Rydholm W.
Bibliographic info:
24th AIVC and BETEC Conference "Ventilation, Humidity control and energy", Washington D.C., USA, 12-14 October 2003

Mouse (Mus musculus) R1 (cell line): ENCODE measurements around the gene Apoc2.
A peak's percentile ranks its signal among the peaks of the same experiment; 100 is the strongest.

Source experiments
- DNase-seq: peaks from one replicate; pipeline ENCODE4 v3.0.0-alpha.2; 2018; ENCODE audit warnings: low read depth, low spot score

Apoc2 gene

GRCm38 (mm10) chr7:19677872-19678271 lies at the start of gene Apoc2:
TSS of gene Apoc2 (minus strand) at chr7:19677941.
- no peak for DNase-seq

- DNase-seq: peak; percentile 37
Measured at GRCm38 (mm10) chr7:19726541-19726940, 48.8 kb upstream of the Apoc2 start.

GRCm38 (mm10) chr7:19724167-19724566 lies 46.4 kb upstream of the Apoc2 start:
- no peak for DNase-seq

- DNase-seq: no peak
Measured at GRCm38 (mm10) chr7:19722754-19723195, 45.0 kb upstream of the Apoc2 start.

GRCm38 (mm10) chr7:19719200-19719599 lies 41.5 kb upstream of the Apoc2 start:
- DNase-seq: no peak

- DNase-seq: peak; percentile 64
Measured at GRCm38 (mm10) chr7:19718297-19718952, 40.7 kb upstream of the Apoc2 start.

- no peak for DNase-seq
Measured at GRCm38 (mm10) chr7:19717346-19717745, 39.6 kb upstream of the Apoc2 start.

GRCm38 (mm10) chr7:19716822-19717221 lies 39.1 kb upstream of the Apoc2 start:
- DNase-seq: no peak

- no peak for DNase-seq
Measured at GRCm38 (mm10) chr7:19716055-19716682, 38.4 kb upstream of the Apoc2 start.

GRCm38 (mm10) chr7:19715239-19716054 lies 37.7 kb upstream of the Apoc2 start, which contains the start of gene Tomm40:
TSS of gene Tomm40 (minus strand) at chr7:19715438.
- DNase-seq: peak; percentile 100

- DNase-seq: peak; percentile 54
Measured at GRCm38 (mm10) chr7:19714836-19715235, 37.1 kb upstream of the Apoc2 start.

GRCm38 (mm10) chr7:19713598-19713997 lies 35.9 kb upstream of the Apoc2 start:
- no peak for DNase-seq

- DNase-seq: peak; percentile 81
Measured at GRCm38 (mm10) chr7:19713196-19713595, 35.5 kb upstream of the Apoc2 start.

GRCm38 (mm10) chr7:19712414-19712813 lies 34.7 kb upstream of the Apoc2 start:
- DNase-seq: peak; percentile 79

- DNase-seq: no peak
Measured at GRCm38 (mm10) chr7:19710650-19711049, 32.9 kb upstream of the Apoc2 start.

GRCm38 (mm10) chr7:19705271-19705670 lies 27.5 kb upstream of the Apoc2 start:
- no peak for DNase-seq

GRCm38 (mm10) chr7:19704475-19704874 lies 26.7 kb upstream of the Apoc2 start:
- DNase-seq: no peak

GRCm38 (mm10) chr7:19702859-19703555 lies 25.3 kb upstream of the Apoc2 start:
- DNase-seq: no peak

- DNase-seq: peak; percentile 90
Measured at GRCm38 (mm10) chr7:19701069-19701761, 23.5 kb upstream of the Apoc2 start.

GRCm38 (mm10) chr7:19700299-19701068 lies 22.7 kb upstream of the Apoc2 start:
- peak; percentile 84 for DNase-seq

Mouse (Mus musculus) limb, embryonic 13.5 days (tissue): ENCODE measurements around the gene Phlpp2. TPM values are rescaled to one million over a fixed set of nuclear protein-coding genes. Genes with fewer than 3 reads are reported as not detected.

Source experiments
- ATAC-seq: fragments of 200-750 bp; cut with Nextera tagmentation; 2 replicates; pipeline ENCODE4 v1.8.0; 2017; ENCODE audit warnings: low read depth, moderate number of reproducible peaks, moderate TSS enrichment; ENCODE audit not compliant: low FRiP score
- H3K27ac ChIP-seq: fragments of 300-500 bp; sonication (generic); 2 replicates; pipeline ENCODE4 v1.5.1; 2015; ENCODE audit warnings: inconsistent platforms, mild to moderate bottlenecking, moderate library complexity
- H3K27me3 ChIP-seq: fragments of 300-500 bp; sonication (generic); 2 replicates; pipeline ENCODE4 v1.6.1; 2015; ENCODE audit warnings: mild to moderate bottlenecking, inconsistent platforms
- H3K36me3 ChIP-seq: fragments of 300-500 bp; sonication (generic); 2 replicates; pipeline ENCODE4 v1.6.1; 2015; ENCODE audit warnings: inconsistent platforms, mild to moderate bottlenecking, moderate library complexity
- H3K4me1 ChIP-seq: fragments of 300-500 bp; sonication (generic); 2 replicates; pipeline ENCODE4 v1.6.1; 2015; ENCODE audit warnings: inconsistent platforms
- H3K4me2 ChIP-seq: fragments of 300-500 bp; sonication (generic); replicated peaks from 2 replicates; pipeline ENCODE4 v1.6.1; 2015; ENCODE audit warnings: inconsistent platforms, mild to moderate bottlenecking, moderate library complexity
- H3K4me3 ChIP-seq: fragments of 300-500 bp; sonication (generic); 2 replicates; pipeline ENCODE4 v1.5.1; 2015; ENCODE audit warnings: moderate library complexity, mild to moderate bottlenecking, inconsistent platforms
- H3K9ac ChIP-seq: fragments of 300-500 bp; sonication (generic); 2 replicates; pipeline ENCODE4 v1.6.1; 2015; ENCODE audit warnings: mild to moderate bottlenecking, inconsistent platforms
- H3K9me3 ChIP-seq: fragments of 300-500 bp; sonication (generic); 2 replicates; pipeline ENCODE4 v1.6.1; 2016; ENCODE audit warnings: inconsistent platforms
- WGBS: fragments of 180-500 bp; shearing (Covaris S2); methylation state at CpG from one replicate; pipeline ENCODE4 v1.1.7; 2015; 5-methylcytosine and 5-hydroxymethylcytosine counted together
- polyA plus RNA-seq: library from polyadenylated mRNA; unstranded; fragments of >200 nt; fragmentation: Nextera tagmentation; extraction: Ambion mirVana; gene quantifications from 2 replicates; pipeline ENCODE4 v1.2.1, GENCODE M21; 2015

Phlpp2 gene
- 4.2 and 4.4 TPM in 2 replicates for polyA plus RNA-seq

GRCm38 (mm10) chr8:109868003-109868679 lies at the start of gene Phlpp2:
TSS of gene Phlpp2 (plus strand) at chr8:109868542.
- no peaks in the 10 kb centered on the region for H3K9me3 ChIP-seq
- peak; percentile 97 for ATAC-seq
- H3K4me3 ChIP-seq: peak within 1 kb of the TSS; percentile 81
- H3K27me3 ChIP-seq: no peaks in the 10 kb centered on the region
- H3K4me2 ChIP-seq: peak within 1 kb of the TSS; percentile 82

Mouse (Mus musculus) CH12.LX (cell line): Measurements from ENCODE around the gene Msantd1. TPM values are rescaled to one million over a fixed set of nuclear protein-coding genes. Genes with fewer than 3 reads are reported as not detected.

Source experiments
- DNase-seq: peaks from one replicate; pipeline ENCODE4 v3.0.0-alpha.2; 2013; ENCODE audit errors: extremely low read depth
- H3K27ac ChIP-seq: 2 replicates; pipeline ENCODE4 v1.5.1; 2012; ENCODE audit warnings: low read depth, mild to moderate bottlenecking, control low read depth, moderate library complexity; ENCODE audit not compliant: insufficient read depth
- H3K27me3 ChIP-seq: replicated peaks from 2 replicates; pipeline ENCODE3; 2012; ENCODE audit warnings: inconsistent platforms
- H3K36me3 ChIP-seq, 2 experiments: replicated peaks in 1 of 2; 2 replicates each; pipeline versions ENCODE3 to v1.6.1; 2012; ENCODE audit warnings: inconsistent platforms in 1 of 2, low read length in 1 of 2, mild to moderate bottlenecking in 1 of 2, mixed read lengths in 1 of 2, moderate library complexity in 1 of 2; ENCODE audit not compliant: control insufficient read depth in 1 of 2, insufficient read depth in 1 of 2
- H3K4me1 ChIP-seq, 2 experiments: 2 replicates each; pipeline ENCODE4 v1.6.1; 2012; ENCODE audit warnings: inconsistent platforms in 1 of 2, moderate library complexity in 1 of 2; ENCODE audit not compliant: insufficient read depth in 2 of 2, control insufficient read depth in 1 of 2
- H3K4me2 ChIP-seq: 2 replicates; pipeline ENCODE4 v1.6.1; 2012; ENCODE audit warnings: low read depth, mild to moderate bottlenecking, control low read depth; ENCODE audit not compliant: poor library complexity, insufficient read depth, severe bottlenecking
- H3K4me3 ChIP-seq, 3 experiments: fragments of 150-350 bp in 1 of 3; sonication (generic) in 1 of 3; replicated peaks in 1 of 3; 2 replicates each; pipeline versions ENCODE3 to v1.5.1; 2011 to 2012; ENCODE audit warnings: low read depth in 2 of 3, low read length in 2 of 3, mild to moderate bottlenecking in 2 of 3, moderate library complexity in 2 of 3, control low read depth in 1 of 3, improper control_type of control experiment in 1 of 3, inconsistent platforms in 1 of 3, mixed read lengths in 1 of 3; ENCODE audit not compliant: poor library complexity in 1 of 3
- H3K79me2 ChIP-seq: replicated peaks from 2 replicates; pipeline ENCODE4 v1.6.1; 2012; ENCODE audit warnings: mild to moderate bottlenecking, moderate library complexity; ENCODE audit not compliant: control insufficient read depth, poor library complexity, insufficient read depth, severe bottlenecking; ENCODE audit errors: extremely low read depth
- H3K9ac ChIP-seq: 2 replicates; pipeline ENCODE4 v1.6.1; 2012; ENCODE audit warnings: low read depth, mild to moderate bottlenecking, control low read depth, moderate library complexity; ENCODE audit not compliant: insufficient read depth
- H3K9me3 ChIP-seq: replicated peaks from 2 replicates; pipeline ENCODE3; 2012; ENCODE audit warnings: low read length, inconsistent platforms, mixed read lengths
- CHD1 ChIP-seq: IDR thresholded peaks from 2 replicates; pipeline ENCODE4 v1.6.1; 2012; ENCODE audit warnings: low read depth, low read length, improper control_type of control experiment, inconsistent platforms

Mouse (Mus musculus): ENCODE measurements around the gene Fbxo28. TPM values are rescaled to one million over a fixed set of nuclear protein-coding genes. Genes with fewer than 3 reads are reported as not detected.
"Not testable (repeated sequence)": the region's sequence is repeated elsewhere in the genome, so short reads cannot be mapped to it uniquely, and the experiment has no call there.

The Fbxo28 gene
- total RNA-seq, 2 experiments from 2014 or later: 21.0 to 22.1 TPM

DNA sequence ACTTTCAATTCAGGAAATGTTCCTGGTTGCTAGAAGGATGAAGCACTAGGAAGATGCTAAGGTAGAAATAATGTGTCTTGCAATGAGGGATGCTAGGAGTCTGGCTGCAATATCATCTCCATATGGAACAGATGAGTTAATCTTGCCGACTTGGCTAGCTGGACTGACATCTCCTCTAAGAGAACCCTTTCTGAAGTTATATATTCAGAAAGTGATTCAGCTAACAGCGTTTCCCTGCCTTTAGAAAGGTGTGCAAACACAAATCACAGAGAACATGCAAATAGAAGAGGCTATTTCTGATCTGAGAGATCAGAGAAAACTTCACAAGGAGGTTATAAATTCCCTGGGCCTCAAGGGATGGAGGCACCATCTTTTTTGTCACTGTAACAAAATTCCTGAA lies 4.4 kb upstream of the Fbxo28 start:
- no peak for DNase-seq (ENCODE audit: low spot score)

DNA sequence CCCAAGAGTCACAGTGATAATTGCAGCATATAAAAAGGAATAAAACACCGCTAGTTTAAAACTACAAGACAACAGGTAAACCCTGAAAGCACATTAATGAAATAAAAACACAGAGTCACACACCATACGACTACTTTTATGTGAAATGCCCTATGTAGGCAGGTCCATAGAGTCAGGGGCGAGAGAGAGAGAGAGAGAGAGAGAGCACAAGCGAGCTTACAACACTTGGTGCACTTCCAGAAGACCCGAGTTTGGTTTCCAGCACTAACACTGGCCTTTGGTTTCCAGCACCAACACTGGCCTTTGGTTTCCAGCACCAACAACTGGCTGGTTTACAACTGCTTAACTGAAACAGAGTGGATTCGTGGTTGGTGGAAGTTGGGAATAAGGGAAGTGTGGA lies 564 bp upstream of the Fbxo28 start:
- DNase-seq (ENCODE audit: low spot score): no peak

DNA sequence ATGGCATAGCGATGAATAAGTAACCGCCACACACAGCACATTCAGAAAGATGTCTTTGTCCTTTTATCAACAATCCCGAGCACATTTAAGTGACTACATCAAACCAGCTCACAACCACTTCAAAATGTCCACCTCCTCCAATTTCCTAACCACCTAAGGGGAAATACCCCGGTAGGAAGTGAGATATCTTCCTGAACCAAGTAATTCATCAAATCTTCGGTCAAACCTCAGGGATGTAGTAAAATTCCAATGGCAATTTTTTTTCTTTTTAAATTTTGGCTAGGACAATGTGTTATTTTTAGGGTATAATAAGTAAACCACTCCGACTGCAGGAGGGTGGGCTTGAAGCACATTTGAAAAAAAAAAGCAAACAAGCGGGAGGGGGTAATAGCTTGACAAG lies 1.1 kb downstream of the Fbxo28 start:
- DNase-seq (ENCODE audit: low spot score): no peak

In recent years, poor indoor climate has caused health problems for building occupants. Sometimes these problems have been so serious that these buildings have, quite rightly, been labelled sick buildings.Today, there is good evidence in some areas as to why such problems arise. Unhealthy substances given off by various building materials, the existence of mould and general air pollution are the main causes. Another important factor is the high level of humidity in buildings and indoor air.In general, the most important way to remedy the problem is to improve ventilation. Unfortunately, many studies have shown that poor upkeep and maintenance have led to a decline in the performance of existing ventilation systems. If, in the future, we do not look after our ventilation systems properly and adapt operation and maintenance to current user habits, then even more buildings will become problem buildings. More people will suffer health problems unnecessarily.Briefly this is why the Swedish Parliament and Government decided, in complete political unanimity, to introduce regulations on compulsory inspection of ventilation systems. This is also why the National Board of Housing, Building and Planning has issued general guidelines for performance checks on ventilation systems.